Follow us for updates
© 2021
Read the Story →

Death Cleaning: How to Let Go of Dead Loved Ones' Belongings

Declutter stuff, not memories.
4 hours ago
Photo/s: Unsplash / Sarah Brown

My grandmother would constantly remind me that every pretty thing she owned would someday be passed on to me. When she died, I was tasked with choosing her dress for cremation. I visited her house to pick it up, and did my best to never go back. It took me two years to touch her things again and say goodbye, for real this time.

Death hangs heavy on the shoulders of those who were left behind. A room, belongings, and everything else in between seem more alive—a void left in the wake of a loved one lost. I refused to let go, thinking that her possessions were the last thing I had of her. That if I let her stuff slip through my fingers, I would lose all memory of her for good too.

In The Gentle Art of Swedish Death Cleaning: How to Free Yourself and Your Family from a Lifetime of Clutter, author Margareta Magnusson addressed the task of decluttering family members must take on once a loved one passes.

Continue reading below ↓

Magnusson focuses on döstädning, translated as death cleaning, or decluttering your own life right now to spare your own loved ones from sifting through your stuff. Acknowledging the shortness of our own lives can be overwhelming, but her tips can also help the living left behind to reminisce, let go, and move forward.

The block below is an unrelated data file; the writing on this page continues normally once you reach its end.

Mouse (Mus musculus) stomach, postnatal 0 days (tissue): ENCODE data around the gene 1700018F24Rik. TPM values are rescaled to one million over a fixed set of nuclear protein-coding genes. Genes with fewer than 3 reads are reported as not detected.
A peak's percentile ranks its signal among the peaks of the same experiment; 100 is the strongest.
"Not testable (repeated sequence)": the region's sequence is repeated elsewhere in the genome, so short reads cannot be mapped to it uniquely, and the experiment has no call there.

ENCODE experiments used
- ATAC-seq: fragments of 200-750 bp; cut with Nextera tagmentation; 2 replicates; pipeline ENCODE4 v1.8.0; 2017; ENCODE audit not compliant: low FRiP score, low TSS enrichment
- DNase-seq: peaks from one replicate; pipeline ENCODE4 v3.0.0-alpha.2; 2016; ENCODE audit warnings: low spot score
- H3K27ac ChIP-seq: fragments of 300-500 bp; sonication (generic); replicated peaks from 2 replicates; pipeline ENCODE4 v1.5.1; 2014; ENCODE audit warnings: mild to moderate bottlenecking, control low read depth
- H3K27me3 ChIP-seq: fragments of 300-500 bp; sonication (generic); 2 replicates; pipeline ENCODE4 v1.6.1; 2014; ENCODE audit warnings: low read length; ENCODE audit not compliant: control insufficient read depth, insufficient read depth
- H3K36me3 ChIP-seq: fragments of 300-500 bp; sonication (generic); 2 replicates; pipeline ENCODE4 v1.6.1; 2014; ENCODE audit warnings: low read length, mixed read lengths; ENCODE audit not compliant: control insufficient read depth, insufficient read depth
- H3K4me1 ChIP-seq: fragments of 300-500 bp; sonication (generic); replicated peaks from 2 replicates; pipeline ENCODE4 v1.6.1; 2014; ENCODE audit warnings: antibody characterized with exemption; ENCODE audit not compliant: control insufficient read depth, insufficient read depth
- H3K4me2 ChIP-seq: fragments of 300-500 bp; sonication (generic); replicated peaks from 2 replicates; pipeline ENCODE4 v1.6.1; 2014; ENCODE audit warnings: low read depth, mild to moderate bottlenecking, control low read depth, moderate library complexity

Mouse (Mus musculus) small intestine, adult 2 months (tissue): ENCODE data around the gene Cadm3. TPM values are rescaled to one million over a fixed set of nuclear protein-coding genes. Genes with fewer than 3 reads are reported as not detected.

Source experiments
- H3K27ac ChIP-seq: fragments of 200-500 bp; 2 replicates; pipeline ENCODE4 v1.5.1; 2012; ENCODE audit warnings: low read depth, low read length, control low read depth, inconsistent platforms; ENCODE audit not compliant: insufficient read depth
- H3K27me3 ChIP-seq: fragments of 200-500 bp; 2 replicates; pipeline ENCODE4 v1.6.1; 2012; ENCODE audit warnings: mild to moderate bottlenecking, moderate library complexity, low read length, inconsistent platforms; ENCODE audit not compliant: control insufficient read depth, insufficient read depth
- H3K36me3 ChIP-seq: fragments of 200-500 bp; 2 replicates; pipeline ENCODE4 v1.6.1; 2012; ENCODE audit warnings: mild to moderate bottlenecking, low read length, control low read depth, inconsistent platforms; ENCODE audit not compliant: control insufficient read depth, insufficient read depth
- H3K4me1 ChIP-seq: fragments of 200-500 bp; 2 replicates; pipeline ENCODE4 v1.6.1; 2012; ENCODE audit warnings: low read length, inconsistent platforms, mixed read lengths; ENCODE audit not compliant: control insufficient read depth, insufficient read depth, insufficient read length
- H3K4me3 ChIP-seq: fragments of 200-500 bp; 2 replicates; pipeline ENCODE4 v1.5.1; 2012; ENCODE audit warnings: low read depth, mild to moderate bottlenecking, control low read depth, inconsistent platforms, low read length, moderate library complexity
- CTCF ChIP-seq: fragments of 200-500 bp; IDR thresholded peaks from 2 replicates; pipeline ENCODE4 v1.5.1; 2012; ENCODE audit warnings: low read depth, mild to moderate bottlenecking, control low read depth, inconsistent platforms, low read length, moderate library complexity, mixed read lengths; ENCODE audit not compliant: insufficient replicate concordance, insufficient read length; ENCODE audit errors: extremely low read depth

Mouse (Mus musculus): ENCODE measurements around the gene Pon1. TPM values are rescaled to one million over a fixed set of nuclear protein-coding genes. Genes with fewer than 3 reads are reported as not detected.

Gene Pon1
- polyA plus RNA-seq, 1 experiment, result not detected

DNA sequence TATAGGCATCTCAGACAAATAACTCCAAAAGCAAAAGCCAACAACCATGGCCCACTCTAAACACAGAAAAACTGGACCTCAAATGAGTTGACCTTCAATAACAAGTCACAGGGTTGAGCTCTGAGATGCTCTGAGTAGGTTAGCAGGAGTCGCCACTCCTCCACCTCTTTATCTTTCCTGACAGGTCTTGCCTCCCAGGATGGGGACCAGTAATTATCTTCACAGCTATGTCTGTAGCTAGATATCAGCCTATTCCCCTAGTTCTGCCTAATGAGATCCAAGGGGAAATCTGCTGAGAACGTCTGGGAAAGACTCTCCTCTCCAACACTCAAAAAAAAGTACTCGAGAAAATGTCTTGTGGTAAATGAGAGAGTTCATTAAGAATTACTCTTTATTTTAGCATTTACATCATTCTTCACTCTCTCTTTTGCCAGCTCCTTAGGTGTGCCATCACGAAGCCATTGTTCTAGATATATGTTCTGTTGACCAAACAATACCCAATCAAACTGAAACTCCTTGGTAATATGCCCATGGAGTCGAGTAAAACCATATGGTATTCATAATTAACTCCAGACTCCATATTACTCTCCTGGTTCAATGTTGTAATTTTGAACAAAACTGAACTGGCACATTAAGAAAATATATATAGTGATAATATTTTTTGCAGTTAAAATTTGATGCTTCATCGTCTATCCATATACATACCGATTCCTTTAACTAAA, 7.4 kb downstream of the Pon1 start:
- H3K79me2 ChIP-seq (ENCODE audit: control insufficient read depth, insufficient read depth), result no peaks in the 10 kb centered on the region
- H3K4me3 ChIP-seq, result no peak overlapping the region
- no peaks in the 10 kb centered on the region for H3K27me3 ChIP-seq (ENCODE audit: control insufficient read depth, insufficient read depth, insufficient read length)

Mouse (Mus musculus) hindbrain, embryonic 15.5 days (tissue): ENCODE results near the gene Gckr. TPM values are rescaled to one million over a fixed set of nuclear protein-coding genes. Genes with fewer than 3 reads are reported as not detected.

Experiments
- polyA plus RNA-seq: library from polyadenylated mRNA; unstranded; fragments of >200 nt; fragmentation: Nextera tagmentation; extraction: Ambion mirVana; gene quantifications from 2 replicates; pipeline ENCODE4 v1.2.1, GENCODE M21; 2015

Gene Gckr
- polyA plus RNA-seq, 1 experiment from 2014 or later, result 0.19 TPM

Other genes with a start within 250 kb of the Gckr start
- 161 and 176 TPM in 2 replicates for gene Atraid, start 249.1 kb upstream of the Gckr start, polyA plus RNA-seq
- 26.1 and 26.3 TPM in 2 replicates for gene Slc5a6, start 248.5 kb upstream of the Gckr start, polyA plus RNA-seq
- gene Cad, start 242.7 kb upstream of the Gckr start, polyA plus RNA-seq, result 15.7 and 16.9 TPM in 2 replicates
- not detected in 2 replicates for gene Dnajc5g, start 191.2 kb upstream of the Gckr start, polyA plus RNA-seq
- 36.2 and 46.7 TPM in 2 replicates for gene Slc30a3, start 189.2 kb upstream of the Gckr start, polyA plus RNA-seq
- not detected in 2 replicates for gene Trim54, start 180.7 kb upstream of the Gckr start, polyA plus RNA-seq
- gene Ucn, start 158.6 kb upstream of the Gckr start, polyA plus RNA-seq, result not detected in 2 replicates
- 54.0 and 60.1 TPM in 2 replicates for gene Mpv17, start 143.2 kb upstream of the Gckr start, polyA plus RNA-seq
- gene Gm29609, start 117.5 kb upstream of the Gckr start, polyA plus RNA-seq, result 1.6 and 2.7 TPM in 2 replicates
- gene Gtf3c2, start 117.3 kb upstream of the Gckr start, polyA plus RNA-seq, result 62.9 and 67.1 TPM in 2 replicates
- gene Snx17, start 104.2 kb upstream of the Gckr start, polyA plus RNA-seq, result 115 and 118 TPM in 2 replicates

The Art of Letting Go: How to Start Decluttering and Never Look Back

How to clean up the belongings of a deceased loved one?

Grieve at your own pace

Unearthing items that belonged to a deceased loved one will inevitably trigger sadness and nostalgia. Everyone grieves in their own way, and your mom’s clothes may hold little meaning to you, but could be the most valuable item to your dad.

Continue reading below ↓
Recommended Videos

It’s harder for those who witnessed their last moments under home care. When they go, everything is a memory of all the good they left behind. While it’s a constant reminder of happier times, it can also hold people back from moving forward.

Continue reading below ↓

Before you start, it’s important to solidify your mindset about decluttering. It won’t be easy, but it must be done, if not now, at least someday. It could take you two months to seize the old wardrobe, but could take your sibling two years.

Schedule it

Emotionally and mentally preparing yourself to even touch the items may take a while but the physical act of sorting through old clothes and little knick knacks may take even longer.

Don’t expect to be able to deep clean your home in just one day. If you’re doing a whole house, it may take weeks or even months. Helping lolo let go of lola? It may take even longer.

You don’t have to do it for five days straight either. You still have to do your own living to do, with work, leisure, and other responsibilities.

No matter what happens, you need to start and keep going. Set aside time every week, ideally the weekend, to do it bit by bit. Over time, you will be able to build emotional muscle to let go of more sentimental items.

Continue reading below ↓

Don’t go alone.